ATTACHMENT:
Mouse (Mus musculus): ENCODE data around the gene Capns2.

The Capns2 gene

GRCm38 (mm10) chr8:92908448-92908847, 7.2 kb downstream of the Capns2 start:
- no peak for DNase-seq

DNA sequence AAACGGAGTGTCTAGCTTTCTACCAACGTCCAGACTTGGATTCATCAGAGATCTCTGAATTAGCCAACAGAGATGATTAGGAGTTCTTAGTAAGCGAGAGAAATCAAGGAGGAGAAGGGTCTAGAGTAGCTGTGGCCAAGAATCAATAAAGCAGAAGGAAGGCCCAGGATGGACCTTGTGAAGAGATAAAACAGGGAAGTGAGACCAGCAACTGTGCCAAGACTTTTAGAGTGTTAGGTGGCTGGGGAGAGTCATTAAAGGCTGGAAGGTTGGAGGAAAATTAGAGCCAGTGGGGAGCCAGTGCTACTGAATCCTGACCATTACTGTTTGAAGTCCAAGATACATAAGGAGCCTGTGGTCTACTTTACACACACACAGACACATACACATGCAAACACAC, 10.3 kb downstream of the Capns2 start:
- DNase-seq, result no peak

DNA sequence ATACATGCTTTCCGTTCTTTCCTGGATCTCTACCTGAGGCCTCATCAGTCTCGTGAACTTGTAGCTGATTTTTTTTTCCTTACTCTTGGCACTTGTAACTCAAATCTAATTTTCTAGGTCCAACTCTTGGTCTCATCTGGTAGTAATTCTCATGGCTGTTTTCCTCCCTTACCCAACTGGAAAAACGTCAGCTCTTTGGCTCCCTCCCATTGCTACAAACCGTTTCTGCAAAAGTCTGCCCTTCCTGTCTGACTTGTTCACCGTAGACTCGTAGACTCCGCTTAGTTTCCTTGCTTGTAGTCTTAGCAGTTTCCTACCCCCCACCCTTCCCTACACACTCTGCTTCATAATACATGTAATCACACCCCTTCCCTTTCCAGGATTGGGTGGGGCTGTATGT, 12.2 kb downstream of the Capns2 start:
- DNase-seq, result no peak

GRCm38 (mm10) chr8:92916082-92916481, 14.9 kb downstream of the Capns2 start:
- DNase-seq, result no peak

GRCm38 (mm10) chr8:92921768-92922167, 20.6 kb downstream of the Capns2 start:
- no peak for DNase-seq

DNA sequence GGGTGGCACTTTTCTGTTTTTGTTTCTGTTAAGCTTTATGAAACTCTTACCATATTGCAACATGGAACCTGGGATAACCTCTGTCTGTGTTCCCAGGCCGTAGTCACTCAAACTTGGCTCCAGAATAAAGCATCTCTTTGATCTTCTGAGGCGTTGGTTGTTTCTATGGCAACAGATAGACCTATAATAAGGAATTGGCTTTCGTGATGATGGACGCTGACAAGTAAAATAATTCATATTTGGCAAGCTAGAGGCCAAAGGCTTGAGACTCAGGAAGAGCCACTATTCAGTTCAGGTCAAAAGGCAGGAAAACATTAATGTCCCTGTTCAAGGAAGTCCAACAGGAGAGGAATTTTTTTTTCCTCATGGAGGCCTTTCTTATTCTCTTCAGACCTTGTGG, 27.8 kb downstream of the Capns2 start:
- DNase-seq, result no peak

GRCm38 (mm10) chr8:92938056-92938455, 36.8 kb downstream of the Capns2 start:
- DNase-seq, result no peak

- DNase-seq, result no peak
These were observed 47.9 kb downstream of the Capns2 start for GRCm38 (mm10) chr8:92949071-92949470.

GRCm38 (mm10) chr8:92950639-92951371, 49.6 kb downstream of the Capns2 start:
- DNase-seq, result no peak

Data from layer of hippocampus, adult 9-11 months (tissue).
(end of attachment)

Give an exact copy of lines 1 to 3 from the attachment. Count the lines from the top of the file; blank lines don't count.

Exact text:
Mouse (Mus musculus): ENCODE data around the gene Capns2.

The Capns2 gene

GRCm38 (mm10) chr8:92908448-92908847, 7.2 kb downstream of the Capns2 start: